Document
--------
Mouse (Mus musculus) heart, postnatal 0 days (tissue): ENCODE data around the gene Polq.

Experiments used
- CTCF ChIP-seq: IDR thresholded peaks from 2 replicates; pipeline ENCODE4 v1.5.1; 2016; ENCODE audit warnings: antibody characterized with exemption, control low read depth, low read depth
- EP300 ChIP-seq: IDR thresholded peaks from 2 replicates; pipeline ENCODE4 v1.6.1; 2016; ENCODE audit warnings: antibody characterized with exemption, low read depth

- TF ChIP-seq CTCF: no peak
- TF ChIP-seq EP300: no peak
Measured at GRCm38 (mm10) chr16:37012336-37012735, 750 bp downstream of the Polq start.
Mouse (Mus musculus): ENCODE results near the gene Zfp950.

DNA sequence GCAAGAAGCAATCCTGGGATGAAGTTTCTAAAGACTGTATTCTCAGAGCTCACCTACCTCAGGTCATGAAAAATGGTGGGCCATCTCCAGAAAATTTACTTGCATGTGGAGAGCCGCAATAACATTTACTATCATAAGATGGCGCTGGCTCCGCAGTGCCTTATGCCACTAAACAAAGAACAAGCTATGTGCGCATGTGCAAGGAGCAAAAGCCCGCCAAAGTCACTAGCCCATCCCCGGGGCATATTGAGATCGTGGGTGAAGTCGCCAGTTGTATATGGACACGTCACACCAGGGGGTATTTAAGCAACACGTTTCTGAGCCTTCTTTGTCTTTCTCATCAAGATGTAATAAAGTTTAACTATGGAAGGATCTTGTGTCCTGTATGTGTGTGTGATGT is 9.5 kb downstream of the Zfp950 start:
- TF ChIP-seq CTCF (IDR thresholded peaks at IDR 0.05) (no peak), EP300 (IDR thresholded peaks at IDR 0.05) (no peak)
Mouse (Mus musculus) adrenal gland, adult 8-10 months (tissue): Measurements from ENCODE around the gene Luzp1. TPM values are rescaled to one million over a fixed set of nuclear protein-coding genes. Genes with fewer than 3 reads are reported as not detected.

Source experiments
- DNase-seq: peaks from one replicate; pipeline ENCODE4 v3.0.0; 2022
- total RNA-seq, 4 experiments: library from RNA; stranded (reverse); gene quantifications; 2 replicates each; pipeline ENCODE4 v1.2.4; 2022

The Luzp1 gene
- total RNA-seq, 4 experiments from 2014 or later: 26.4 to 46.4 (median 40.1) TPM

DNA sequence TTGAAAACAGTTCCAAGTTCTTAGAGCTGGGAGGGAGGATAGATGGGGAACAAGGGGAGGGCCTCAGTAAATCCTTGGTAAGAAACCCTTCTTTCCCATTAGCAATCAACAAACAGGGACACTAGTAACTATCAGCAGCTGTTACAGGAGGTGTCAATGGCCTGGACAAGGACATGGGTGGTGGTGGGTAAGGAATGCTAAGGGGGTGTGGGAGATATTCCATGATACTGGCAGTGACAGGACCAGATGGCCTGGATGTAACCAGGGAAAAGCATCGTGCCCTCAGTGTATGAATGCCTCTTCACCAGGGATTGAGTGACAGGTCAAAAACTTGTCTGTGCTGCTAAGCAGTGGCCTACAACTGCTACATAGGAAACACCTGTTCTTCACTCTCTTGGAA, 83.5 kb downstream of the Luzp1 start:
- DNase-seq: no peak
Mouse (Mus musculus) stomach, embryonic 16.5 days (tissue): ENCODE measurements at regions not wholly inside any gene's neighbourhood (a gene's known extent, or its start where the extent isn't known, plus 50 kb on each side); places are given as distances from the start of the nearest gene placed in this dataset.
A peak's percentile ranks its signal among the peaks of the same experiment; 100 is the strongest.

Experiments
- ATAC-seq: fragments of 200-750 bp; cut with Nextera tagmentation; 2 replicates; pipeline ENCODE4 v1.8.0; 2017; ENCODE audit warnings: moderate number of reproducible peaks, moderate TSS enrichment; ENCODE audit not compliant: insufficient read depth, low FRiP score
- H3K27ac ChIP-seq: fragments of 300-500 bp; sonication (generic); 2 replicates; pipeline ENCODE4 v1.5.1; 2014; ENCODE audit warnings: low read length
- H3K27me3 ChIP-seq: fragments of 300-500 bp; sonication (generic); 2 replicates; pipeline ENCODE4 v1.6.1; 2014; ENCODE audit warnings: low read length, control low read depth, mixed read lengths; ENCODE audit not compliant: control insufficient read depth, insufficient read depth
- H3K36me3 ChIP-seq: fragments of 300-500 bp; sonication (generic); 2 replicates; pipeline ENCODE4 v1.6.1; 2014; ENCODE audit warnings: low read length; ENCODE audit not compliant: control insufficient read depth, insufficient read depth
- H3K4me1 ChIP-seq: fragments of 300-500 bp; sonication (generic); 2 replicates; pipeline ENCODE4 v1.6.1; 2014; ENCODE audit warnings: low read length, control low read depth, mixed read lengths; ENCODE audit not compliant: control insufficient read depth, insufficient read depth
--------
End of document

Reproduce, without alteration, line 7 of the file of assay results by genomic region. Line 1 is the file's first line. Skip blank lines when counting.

Measured at GRCm38 (mm10) chr16:37012336-37012735, 750 bp downstream of the Polq start.